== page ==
Bernanke's market test came at the right time
Federal Reserve chairman Ben Bernanke spooked markets last week with his comments about slowing money-printing, but he was right to make them
Japans commitment to pumping cash and the European Central Banks untested but believed promise to "do whatever it takes" gave Bernanke the perfect opportunity to see how markets might react to a hint of the beginning of the end of US quantitative easing.
The problem is simple. Central bank stimulus is about the only thing keeping securities markets ticking over and arent they just! But like all medication, no matter how large the dose, eventually it wears off.
And there has been little public discussion about how to wean investors off central bank cash.
The initial reaction to Bernankes words was quite scary, but by Thursday the US was already shrugging off the gloom and did not feel the need to emulate Asia and Europes 2% and deeper stockmarket falls.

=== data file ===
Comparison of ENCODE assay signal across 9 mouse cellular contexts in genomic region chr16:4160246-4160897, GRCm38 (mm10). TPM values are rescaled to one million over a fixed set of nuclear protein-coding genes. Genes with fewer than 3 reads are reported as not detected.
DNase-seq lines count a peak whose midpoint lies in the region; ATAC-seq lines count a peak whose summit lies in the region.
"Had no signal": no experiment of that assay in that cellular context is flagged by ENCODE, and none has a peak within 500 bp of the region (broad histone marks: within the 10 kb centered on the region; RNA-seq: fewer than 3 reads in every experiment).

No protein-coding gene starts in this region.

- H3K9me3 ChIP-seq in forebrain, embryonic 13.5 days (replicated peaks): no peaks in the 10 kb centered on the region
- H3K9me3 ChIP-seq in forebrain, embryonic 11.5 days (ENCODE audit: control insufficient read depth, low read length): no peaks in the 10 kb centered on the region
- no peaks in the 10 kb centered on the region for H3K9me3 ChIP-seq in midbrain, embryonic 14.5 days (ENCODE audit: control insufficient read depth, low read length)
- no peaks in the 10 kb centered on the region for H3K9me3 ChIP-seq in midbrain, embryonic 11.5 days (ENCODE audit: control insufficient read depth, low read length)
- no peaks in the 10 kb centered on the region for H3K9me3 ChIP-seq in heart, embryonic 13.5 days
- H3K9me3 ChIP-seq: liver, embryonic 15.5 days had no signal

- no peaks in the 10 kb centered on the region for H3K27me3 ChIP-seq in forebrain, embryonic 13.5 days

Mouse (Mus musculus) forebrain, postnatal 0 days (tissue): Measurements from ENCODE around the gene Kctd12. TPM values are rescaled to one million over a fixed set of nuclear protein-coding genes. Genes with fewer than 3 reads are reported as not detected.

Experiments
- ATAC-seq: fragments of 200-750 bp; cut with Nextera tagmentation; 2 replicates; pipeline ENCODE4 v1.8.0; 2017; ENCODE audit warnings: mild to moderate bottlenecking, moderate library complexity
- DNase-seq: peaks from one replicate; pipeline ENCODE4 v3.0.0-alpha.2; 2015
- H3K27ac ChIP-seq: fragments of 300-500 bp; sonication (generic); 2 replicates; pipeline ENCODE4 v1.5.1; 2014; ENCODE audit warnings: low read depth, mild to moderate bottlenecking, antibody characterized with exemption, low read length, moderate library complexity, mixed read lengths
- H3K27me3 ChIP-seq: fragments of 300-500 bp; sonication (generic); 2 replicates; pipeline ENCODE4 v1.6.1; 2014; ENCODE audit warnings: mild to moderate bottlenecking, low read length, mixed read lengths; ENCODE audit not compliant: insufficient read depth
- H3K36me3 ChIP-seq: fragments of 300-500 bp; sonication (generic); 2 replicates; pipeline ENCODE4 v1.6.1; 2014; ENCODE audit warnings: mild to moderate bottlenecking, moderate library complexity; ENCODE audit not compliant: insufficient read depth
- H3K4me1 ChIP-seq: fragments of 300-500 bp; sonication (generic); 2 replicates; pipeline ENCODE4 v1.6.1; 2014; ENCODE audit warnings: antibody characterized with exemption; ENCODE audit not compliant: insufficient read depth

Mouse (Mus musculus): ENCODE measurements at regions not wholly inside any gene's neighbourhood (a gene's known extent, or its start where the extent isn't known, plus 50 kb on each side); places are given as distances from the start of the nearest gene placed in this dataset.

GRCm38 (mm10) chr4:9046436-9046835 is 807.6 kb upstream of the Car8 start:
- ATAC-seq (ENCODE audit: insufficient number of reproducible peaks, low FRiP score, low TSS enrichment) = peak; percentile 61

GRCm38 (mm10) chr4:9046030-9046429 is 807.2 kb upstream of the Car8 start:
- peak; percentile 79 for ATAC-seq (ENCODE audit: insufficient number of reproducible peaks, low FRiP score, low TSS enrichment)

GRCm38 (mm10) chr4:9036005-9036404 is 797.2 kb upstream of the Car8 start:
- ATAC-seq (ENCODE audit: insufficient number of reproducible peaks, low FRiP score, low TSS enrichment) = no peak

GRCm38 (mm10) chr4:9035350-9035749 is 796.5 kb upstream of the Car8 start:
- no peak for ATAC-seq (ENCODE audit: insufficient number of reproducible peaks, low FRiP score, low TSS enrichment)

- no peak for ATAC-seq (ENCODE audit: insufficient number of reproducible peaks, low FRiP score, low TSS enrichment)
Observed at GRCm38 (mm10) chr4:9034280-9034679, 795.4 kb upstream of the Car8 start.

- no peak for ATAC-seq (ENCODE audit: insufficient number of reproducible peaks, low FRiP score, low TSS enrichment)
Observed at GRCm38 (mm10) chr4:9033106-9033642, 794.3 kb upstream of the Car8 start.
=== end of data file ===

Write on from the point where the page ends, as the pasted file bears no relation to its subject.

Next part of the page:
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Central bankers everywhere will be relieved. Those falls probably had plenty to do with poor Chinese data as much as the fear of having to go through QE cold turkey.
If the recent crises have taught us anything about investor behavior, it is that bad news never causes as much angst the second time.
Investors quickly become inured to signals of doom another reason why Bernankes shot across the bows may prove useful later.
It is true that much of what seems like investor confidence in the face of economic peril (see southern European sovereign bond markets) is really them having more QE cash than they know what to do with. It is also true that there is no real end to QE in sight. Growth and inflation are far from rampant.
But even if QEs end is a way off, it was wise to gauge what the response might be when Dr Fed starts cutting the markets dose.
- This article first appeared on Euroweek.com.
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